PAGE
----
Breast cancer is the most common cancer in women, which incidence has increased in recent
years. It is constituted by very heterogeneous tissue characterized by an abnormal microenvironment regulating
tumor progression and providing evasion from cancer therapies. Breast cancer-associated fibroblasts
(BCAFs) are the main cell type of breast cancer microenvironment and can represent up to 80% of the tumor
mass. In particular, BCAFs induce cancer initiation, proliferation, invasion and metastasis by undergoing
an activation process associated with the secretion of growth factors, cytokines, and paracrine interactions.
Therapy resistance is the main cause of poor therapeutic results or even failure in breast cancer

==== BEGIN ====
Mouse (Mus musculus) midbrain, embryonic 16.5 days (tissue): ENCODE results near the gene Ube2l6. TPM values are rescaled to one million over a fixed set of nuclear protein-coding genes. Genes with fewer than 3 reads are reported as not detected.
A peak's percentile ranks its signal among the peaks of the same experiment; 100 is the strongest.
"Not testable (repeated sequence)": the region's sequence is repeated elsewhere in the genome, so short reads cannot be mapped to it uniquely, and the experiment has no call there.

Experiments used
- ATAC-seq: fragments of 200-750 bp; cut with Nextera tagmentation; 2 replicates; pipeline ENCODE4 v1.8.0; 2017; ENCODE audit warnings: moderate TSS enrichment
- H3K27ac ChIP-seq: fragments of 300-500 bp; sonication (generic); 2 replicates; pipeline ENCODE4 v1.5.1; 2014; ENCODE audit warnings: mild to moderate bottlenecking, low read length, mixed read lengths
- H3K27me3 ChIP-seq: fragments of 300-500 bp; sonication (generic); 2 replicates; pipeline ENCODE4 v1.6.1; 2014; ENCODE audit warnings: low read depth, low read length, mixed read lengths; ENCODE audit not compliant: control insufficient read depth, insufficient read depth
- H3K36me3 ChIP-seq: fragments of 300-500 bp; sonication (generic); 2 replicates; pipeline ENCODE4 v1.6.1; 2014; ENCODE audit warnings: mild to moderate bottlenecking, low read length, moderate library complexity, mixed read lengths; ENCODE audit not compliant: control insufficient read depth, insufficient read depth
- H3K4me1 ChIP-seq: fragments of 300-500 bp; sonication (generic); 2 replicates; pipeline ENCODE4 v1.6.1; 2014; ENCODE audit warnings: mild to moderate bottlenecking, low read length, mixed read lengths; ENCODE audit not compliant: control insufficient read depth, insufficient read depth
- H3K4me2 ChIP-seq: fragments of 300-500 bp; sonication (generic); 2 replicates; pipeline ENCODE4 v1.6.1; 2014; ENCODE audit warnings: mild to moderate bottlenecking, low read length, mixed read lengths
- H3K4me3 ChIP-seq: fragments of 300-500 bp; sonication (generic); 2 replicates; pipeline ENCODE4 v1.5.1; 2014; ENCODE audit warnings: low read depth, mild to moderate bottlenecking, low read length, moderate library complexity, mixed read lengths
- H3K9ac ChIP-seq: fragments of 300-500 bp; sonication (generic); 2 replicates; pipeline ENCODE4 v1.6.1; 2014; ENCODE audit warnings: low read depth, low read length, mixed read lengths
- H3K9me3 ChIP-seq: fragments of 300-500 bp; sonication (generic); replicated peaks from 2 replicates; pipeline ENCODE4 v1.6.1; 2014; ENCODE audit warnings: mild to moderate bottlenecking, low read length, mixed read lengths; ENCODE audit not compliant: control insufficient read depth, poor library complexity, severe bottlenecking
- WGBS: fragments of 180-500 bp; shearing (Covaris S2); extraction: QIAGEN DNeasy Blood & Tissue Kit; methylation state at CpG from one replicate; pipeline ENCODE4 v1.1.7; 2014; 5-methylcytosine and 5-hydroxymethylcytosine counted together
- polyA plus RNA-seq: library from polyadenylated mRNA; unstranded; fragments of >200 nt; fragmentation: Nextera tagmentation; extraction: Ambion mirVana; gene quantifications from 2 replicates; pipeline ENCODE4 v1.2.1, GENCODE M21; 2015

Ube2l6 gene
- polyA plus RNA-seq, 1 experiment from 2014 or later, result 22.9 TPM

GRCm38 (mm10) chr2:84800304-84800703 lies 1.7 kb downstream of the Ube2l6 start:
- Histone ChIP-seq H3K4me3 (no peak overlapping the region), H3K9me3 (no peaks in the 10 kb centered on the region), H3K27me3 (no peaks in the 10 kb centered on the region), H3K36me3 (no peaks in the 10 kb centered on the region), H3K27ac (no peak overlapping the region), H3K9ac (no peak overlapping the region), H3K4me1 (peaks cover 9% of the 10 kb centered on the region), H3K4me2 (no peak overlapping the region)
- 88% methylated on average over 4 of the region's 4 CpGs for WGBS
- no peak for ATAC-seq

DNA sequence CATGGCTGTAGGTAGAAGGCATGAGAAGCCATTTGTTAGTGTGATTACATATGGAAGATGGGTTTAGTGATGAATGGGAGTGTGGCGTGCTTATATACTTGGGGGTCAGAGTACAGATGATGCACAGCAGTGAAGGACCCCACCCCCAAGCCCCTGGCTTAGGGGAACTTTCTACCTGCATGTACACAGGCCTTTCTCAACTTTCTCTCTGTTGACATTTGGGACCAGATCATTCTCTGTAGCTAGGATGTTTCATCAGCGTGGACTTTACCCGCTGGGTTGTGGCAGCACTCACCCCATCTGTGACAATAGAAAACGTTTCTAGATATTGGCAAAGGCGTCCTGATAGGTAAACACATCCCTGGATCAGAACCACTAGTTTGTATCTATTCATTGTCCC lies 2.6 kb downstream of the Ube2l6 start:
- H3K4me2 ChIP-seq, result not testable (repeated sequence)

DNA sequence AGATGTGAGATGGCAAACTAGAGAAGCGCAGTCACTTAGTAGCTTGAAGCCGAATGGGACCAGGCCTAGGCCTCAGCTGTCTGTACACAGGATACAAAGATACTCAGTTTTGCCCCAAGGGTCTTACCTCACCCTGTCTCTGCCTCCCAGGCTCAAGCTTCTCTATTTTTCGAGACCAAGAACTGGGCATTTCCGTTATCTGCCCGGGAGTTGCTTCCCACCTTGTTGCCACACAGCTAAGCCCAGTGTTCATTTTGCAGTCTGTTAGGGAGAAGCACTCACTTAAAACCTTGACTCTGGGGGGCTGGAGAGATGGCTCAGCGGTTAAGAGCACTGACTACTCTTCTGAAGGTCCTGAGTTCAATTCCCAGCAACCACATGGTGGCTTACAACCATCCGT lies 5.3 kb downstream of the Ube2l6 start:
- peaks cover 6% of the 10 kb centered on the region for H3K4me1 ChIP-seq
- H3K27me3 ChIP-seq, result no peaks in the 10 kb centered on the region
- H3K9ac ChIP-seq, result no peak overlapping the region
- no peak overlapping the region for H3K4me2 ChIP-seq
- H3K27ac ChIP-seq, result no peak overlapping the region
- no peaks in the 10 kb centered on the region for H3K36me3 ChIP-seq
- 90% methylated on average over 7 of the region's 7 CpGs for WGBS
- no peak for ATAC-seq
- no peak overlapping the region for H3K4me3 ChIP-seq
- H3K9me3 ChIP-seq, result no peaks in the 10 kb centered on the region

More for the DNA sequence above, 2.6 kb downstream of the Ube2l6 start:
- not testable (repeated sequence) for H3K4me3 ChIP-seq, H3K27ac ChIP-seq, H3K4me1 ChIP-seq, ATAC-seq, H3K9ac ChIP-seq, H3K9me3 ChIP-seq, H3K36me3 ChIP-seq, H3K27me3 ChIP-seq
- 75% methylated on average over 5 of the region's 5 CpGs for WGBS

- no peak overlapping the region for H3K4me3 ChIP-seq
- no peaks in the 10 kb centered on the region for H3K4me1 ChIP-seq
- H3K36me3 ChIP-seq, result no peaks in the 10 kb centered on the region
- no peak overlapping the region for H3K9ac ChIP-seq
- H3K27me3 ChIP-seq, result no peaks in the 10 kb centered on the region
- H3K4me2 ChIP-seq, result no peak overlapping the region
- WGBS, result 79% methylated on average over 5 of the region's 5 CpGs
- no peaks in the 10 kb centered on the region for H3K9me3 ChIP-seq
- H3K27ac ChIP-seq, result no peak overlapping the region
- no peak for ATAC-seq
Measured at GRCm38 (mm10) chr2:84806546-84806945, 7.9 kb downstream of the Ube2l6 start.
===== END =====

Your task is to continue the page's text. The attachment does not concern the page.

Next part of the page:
patients. Despite recent advances in breast cancer management, there is a need for new prognostic markers
and novel agents for targeting key signalling pathways to either improve the efficacy of the current
therapies, or reduce toxicity. In this view, BCAFs represent markers useful to clinical diagnosis, therapy,
and prognosis of breast cancer. This review focuses on the role of BCAFs in cancer, and describes the
processes of endocrine/chemotherapy resistance linked to BCAFs action. Moreover, it points to molecules
and pathways regulating therapy resistance induced by BCAFs. Finally, potential therapeutic strategies
targeting BCAFs and offering new tools in breast cancer therapy are highlighted.